The purpose of this study was to explore how a preservice music teacher constructed his own learning in a graduate-level independent study course with a music education faculty member as the facilitator. In this course, the student wanted to learn how to play the trumpet and improve his knowledge of jazz improvisation and style. Questions guiding this study included: How did the preservice music teacher direct his learning and construct knowledge in this course? How did the music education faculty member serve as a facilitator during this process? Data collection included journals, reflective sessions, and video recordings of classes. Data analysis involved coding with prompts from constructivist theory to assist with portraying the sequencing of teaching and learning during the semester. Findings suggest that allowing the preservice music teacher to construct his learning helped him reflect on what he had learned and plan for future teaching experiences. Recommendations include incorporating student input into coursework planning, and implementation for preservice music teachers provides opportunities for more in-depth learning of subject material. Integrating different musical styles into all coursework also helps prepare preservice music teachers for teaching a wide variety of musical styles.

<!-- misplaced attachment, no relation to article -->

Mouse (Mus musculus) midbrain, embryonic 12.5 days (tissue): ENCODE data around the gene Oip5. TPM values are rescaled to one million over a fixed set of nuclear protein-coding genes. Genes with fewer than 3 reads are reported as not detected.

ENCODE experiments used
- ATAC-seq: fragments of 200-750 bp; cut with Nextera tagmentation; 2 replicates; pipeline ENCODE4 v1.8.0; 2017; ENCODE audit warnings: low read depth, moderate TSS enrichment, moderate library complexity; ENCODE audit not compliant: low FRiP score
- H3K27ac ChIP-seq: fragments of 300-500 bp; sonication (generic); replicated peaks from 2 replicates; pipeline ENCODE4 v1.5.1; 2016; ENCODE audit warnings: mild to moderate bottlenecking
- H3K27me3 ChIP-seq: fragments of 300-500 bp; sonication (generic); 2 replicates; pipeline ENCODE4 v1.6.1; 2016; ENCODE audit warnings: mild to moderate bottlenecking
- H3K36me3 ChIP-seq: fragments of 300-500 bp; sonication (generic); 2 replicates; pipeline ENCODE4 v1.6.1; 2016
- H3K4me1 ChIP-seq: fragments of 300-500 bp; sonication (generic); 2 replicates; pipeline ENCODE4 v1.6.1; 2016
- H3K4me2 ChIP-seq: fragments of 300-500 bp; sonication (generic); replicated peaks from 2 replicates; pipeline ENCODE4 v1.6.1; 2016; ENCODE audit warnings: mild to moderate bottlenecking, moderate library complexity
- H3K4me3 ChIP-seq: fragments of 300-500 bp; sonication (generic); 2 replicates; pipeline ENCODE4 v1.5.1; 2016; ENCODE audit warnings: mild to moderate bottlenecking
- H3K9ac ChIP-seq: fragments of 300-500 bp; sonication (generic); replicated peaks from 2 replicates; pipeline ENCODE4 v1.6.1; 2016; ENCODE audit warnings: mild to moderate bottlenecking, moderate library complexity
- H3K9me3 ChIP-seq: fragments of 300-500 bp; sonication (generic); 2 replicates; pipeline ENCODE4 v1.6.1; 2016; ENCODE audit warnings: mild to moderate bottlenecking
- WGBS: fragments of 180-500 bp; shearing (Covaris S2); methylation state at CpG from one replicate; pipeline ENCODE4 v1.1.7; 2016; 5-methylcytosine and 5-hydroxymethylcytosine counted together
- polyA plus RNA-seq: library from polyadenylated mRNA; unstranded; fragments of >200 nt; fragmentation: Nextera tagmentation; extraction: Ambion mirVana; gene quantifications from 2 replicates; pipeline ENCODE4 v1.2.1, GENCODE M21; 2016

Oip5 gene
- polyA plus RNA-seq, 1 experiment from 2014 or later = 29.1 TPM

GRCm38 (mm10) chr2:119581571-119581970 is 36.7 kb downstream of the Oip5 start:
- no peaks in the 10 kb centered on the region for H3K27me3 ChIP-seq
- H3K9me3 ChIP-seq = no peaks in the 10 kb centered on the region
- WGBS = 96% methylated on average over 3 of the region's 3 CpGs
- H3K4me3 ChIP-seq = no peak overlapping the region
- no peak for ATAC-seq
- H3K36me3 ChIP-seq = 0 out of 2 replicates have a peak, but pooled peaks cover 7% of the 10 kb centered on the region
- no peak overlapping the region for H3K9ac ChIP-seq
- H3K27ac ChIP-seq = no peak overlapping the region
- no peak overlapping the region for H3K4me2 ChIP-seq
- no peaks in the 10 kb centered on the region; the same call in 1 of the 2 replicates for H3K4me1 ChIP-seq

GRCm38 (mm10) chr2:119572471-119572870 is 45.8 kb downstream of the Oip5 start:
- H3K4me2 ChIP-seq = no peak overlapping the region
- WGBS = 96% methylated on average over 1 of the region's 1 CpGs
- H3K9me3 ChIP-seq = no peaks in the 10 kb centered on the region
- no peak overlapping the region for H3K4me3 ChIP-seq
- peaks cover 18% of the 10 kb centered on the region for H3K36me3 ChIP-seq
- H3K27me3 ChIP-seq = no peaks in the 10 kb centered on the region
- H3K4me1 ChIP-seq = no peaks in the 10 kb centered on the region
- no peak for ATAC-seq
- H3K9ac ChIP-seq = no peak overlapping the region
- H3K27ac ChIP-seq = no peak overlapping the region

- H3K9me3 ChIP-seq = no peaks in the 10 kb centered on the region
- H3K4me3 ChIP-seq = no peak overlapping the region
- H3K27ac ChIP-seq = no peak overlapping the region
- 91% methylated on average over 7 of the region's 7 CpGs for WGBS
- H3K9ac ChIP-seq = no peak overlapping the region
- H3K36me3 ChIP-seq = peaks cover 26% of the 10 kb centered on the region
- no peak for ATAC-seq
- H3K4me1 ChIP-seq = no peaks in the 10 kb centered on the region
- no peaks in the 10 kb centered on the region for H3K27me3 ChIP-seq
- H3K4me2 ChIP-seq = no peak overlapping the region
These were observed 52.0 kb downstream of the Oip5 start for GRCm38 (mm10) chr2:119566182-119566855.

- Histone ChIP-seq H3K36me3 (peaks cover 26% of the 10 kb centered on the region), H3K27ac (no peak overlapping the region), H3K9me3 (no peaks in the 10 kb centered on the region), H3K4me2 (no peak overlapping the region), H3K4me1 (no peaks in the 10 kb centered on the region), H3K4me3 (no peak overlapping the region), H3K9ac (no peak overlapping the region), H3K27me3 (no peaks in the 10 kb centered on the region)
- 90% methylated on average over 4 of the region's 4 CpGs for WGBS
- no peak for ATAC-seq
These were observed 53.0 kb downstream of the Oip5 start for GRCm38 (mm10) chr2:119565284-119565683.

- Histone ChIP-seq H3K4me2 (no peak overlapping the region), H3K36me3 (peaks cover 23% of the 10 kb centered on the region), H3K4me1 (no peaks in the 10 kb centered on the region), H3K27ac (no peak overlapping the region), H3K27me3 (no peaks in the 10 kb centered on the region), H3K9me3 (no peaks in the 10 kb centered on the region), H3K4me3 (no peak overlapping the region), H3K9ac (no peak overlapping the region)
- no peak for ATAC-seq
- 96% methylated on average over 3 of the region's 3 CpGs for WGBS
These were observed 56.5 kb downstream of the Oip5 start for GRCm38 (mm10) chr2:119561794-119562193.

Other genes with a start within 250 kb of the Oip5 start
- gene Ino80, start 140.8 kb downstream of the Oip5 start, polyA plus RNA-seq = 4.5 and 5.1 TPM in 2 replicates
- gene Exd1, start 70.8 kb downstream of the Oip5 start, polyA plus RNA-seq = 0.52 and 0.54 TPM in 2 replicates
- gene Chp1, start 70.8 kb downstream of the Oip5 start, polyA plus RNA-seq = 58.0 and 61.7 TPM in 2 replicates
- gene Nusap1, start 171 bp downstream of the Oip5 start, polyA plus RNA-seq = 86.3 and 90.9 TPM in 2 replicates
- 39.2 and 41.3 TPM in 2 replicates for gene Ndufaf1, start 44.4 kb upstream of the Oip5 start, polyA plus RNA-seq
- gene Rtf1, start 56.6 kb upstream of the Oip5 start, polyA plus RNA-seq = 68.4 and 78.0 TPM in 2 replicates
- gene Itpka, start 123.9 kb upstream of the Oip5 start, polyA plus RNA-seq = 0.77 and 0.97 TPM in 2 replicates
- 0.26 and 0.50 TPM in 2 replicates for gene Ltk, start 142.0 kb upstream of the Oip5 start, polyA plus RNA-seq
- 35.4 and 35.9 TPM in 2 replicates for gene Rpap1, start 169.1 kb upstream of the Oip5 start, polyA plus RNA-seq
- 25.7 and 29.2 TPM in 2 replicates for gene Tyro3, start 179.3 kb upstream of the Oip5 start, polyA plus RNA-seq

Goodrich, Andrew and Icenogle, Ben Boston University
"Blurred Lines: Reconsidering the Roles of Teacher and Student in the
Visions of Research in Music Education: Vol. 34, Article 5.
Available at: https://opencommons.uconn.edu/vrme/vol34/iss1/5